Biological nitrogen fixation and residual effects of winter grain legumes in rice and wheat cropping systems of the Indo-Gangetic Plain uri icon

abstract

  • Legumes have long been recognized by farmers and scientists alike as builders and restorers of soil fertility. Chickpea, the dominant winter legume in India andPakistan can potentially fix at least 80% of its nitrogen (N) needs from air (like other legumes) and can acquire up to about 140 kg N ha"1 from air. Lentil, a major winter legume in Nepal and Bangladesh can potentially acquire about 190 kg N ha"1 from air. But the quantities of N2-fixation by these legumes in farmers' fields in these countries are normally much less than half the potential fixation levels, according to experiments using 15N methods. An increase in irrigation facilities, ready and cheap availability of chemical fertilizers, relatively less stable yields of legumes, and government policies favoring cereal production have driven away the legumes from the intensive cropping systems of the Indo-Gangetic Plain. Any significant increase in area under winter legumes in theintensive cereal-cereal cropping system will require a change in this scenario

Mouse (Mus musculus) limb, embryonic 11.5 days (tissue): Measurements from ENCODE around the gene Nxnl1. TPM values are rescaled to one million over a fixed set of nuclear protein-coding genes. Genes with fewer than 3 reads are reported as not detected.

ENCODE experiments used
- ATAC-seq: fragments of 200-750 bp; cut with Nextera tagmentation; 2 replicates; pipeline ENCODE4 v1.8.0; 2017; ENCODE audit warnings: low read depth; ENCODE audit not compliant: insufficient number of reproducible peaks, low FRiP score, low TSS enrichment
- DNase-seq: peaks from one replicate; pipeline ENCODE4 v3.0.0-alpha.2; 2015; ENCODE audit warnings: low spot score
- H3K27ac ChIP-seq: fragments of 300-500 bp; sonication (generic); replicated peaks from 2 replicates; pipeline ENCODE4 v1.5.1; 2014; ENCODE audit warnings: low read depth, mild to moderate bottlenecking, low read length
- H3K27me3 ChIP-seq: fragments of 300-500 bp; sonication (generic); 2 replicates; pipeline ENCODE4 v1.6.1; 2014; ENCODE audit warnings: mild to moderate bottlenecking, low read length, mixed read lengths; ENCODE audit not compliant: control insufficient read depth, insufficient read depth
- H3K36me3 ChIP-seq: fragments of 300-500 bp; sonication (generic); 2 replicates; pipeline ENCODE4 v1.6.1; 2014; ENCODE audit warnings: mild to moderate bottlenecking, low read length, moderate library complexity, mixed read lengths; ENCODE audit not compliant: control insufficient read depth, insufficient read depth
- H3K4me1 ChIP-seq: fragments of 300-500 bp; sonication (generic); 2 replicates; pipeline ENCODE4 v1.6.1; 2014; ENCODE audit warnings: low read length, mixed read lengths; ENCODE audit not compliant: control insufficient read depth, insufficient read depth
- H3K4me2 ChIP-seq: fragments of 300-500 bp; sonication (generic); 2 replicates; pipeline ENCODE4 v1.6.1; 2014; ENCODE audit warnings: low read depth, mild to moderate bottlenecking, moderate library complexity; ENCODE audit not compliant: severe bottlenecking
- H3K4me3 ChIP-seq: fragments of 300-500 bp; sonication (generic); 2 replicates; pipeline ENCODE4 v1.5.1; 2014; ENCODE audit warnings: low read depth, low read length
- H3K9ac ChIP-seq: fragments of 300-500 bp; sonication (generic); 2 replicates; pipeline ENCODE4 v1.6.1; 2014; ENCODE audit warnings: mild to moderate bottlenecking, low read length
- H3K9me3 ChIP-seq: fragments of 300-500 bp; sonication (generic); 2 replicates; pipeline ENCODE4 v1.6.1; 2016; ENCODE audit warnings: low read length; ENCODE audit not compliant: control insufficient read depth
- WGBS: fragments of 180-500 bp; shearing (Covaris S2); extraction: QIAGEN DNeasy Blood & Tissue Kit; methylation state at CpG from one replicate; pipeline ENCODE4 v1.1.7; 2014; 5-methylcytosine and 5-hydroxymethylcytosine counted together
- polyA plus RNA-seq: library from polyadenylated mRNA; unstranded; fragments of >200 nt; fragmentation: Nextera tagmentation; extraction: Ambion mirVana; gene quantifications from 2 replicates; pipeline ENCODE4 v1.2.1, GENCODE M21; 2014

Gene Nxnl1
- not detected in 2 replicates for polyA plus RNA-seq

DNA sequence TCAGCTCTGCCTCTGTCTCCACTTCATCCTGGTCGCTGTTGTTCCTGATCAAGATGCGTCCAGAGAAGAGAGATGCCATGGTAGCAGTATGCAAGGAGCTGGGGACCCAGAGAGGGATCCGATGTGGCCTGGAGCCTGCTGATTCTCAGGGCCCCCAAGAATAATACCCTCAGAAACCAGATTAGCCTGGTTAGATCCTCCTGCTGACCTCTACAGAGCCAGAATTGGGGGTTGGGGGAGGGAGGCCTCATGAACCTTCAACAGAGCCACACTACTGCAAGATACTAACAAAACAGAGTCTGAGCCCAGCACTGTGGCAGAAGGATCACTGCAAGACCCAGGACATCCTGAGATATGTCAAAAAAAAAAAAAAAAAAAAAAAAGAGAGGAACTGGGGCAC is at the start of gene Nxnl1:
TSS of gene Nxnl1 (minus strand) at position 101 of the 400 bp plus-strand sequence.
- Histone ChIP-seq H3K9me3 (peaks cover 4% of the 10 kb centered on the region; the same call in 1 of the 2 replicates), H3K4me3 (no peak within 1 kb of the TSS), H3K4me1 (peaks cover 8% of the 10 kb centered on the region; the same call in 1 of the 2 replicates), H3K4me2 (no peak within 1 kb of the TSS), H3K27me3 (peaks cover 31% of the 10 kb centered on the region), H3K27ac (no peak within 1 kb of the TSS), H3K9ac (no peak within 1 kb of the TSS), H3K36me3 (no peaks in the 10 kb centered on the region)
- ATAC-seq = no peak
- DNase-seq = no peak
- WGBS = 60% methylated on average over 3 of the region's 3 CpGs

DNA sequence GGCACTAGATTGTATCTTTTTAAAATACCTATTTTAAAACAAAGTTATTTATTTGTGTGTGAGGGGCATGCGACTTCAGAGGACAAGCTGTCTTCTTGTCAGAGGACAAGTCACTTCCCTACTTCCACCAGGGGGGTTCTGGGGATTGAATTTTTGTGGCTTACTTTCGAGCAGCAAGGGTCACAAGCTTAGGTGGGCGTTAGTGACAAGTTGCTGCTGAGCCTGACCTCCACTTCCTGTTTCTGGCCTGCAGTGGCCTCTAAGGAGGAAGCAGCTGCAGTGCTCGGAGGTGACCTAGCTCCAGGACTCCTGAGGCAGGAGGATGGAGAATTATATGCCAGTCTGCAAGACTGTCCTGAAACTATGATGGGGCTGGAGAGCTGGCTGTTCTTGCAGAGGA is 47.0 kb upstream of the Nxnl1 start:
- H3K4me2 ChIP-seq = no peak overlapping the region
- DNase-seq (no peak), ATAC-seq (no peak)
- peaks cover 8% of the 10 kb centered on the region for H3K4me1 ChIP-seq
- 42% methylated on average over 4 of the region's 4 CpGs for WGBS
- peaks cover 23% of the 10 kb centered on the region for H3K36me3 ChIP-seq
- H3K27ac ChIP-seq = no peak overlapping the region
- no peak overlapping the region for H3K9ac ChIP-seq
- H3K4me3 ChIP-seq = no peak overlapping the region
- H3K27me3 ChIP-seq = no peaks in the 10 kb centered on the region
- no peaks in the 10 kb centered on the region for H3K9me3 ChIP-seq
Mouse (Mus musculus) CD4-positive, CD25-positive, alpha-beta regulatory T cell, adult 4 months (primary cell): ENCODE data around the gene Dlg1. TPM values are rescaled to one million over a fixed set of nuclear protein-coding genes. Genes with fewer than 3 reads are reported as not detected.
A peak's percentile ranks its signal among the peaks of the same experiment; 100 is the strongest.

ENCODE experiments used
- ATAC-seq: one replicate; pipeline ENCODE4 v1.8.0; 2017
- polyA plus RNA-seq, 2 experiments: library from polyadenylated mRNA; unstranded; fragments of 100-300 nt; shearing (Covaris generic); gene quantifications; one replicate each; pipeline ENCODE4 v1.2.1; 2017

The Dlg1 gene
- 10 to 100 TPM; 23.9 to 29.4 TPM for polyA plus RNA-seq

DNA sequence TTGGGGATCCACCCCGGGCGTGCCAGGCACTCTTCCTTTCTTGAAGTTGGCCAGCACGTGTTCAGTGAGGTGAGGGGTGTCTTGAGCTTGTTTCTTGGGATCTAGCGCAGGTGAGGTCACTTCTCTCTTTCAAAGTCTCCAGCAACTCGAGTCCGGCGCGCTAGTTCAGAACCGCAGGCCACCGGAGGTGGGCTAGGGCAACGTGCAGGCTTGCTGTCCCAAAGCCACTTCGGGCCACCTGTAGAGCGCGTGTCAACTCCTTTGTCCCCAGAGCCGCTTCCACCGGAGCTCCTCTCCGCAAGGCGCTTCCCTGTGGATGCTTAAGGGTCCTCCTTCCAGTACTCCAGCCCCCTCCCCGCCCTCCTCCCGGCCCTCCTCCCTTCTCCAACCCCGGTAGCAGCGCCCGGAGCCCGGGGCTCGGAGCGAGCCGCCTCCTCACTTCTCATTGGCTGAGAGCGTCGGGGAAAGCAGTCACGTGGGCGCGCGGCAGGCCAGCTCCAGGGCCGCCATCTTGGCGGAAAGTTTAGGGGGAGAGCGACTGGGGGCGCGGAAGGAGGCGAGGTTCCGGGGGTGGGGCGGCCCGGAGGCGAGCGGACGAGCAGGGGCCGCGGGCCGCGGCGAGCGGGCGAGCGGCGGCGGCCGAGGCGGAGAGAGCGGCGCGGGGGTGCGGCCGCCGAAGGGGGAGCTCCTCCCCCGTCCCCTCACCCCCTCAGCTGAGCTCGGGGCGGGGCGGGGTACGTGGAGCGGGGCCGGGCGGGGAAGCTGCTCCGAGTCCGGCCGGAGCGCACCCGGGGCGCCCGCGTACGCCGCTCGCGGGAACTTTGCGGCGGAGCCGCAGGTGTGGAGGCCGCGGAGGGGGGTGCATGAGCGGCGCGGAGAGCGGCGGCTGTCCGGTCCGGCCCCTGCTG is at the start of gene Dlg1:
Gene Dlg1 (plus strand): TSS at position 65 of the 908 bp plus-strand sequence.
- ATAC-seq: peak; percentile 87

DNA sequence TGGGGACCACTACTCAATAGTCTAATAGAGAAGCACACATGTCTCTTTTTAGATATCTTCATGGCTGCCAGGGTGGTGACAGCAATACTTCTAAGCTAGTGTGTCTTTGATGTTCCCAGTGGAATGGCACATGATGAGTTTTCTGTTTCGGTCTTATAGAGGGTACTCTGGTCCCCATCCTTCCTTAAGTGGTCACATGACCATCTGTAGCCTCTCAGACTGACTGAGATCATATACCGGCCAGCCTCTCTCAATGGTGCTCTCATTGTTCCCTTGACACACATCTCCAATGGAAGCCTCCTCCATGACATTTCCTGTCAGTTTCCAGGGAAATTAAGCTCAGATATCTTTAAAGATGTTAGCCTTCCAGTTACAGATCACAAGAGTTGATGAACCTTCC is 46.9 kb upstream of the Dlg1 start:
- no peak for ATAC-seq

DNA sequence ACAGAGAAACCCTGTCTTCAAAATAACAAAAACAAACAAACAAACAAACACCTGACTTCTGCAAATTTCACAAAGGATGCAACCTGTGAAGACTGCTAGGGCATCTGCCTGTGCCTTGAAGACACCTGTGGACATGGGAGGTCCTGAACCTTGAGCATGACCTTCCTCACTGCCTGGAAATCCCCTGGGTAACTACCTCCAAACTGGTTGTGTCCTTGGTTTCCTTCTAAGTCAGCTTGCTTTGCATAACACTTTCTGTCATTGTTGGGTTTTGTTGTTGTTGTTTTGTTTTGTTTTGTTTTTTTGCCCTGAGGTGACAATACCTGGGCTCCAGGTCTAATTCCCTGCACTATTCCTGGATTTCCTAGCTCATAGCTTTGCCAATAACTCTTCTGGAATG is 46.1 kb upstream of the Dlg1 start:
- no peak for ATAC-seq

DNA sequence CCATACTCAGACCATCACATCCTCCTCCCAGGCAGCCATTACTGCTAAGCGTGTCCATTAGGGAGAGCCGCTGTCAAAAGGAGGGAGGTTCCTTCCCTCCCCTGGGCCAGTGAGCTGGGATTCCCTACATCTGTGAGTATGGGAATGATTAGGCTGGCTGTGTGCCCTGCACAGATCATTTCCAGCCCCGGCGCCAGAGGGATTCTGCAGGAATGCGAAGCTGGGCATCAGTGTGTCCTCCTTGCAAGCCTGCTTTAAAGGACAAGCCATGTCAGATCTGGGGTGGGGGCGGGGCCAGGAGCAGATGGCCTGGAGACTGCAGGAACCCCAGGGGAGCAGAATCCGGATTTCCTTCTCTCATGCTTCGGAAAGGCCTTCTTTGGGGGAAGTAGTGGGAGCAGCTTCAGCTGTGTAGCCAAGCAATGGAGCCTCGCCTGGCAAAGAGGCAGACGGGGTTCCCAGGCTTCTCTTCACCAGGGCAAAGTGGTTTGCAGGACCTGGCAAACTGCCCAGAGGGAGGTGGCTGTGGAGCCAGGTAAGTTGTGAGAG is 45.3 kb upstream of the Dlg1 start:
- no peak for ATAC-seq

publication date

  • 1998